Mexican residents of Jalisco are getting the chance to have their say on the future of the new Mexico City Airport in a four-day national referendum that began Thursday, October 25.
More than 32,000 voting stations have been installed in public spaces throughout the nation to allow the public to make a choice between continuing work on the high-cost Texcoco airport (around one-quarter finished, according to constructors) or scrapping that project in favor of transforming a military airfield in the capital into a commercial one, while maintaining operations at the current airport.
The vote has been organized by the transition team of President-elect Andres Manuel Lopez Obrador without any participation by the federal election agency, INE.
Voting stations were set up Thursday in the Jalisco municipalities of Guadalajara, Zapopan, Tlaquepaque, Tlajomulco, Tonalá, El Salto, Puerto Vallarta and Ciudad Guzman. Principal polling places in Guadalajara are the Plaza Liberation, Avenida Chapultepec and the central divider between Avenida La Paz and Calle Libertad. The main one in Zapopan will be located in the Plaza de las Américas (Juan Pablo II), in front of the Basilica. Citizens only need to show their INE voter credential in order to vote.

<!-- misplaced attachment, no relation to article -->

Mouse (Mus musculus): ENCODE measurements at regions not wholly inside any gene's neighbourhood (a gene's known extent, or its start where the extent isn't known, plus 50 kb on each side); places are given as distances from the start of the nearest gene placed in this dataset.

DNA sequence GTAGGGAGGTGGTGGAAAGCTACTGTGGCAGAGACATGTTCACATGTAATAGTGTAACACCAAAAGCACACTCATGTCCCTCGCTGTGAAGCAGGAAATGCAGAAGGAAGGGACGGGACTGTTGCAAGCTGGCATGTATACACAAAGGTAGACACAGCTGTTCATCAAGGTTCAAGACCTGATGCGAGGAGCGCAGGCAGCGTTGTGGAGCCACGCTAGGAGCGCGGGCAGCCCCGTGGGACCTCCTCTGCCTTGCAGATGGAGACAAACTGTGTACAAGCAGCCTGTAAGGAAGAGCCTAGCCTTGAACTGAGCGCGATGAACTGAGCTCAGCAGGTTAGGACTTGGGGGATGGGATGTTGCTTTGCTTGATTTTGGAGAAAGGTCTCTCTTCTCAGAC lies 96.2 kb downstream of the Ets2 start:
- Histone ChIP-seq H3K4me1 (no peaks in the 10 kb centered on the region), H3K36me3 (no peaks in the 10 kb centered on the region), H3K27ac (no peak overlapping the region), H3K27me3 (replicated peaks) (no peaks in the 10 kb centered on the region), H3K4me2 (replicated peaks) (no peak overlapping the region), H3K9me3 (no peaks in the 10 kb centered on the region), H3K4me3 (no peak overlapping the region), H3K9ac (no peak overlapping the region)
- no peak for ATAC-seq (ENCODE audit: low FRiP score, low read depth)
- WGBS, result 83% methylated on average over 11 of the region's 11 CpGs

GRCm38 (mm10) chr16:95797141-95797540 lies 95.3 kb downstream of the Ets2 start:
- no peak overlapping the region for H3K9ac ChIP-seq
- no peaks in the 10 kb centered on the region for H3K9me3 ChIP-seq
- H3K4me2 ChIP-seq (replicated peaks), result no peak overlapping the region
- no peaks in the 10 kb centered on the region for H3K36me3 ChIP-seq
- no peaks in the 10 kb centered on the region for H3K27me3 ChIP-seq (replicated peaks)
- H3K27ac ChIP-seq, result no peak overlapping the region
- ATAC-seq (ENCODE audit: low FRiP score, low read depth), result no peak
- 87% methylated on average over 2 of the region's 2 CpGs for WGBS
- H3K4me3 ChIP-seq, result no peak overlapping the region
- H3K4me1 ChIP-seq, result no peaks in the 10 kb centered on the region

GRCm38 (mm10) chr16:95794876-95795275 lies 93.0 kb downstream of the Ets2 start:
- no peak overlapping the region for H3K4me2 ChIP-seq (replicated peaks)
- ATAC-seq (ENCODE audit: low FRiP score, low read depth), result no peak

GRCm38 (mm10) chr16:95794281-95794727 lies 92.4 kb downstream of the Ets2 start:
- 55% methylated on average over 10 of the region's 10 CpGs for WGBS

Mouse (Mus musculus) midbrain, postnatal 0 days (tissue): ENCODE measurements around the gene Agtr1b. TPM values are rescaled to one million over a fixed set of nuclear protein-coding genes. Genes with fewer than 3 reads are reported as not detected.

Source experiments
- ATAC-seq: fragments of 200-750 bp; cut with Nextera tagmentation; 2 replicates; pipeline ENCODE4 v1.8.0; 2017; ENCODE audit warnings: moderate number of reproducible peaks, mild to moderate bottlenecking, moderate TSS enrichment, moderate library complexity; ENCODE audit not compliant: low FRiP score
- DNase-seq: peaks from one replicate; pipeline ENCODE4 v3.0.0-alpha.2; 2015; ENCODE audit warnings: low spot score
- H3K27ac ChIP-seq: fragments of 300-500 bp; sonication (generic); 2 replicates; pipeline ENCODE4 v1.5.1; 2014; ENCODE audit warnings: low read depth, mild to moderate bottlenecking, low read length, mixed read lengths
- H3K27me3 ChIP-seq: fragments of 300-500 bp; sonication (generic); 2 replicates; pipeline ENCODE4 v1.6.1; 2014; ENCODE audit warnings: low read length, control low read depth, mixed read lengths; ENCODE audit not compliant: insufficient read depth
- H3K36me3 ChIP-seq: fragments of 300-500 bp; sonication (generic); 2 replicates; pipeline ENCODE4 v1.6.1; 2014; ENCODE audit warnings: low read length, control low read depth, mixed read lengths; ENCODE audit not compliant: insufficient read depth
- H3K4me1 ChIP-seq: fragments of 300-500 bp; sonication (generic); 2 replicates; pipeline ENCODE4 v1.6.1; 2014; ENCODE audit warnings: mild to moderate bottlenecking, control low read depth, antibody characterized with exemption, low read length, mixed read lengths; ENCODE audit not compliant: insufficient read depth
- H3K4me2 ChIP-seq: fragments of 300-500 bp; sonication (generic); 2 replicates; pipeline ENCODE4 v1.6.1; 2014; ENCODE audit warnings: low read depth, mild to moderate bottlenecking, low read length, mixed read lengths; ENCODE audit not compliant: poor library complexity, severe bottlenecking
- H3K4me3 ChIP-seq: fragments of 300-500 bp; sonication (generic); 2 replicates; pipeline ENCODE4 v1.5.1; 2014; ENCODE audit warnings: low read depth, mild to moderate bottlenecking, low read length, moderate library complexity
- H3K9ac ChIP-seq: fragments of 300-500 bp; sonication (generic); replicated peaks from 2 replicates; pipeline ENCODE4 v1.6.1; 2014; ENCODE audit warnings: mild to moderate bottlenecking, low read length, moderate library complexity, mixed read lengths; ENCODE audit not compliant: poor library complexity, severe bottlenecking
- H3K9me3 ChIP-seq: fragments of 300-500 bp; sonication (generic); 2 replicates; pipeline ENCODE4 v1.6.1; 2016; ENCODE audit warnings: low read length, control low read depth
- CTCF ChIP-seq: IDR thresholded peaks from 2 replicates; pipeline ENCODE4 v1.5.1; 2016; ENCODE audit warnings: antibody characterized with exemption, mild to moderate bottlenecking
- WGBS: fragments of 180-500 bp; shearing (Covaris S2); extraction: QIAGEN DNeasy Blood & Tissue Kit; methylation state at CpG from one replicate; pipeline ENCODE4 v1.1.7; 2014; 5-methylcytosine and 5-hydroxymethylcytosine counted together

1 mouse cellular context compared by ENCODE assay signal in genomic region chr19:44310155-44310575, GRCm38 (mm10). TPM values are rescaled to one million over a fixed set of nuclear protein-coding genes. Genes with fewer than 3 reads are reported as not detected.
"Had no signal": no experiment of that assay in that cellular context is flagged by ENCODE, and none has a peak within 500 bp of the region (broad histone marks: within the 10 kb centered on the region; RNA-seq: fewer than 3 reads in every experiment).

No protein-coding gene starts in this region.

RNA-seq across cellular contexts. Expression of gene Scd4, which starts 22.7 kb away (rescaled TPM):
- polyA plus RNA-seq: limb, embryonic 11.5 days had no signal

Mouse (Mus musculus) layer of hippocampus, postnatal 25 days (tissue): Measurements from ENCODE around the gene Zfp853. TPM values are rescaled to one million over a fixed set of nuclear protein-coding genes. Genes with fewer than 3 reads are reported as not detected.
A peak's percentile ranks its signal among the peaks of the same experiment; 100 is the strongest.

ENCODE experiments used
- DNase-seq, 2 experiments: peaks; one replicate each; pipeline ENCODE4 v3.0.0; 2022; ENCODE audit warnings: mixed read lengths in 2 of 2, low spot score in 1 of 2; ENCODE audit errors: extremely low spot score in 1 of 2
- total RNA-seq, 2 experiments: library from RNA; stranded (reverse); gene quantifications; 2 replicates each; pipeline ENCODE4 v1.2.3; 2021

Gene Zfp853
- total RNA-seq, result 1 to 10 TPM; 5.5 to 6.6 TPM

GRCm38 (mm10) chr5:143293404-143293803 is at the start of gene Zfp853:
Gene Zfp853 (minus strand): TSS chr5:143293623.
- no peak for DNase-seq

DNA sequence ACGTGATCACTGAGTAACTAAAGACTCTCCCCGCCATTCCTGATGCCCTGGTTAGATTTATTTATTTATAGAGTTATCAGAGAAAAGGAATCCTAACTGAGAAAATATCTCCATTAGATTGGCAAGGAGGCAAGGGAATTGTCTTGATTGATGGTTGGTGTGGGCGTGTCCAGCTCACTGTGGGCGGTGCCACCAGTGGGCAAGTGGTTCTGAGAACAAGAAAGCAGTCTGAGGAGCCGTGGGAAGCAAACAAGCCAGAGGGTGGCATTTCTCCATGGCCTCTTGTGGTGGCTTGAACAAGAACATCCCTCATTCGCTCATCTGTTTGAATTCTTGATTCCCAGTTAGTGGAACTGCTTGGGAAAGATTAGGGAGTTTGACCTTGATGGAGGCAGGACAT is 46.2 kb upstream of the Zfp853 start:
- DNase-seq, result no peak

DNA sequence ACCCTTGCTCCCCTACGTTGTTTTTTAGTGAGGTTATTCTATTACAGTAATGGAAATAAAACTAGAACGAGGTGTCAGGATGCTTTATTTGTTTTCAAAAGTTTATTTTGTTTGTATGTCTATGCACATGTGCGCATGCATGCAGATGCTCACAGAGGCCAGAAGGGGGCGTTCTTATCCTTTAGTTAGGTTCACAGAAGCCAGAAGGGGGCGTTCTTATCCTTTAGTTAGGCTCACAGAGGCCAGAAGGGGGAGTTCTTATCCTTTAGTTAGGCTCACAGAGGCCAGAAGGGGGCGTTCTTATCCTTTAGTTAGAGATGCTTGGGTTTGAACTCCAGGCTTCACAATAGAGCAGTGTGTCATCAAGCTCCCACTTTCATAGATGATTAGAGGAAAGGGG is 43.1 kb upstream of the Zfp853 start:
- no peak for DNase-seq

Lopez Obrador went to vote Thursday but did not mark his ballot, announcing that he would remain unbiased and respect the decision of the people.
Critics of the exercise say the result will be meaningless, since less than two percent of the electorate is expected to cast a vote. In addition, organizers have been criticized for failing to set up voting stations in the nation’s airports – exactly where people who will be directly affected by the referendum are to be found.
Although surveys have shown that some two-thirds of Mexico’s population want the $US13 billion Texcoco airport to continue, the result is far from a foregone conclusion. Lopez Obrador campaigned on scrapping the airport but has moderated his views since winning the election, even suggesting that the private sector should take over the remaining financing.
The country’s business sector is aghast that a project they consider to be a necessity for maintaining the nation’s international competitiveness should be in danger of collapse. Bloomberg reported this week that the bill for ditching the airport could run as high as US$10.48 billion, or 0.88 percent of gross domestic product, if the government is required to prepay the current debt related to the project -- bonds, a bank credit and a 30-percent cancellation fee.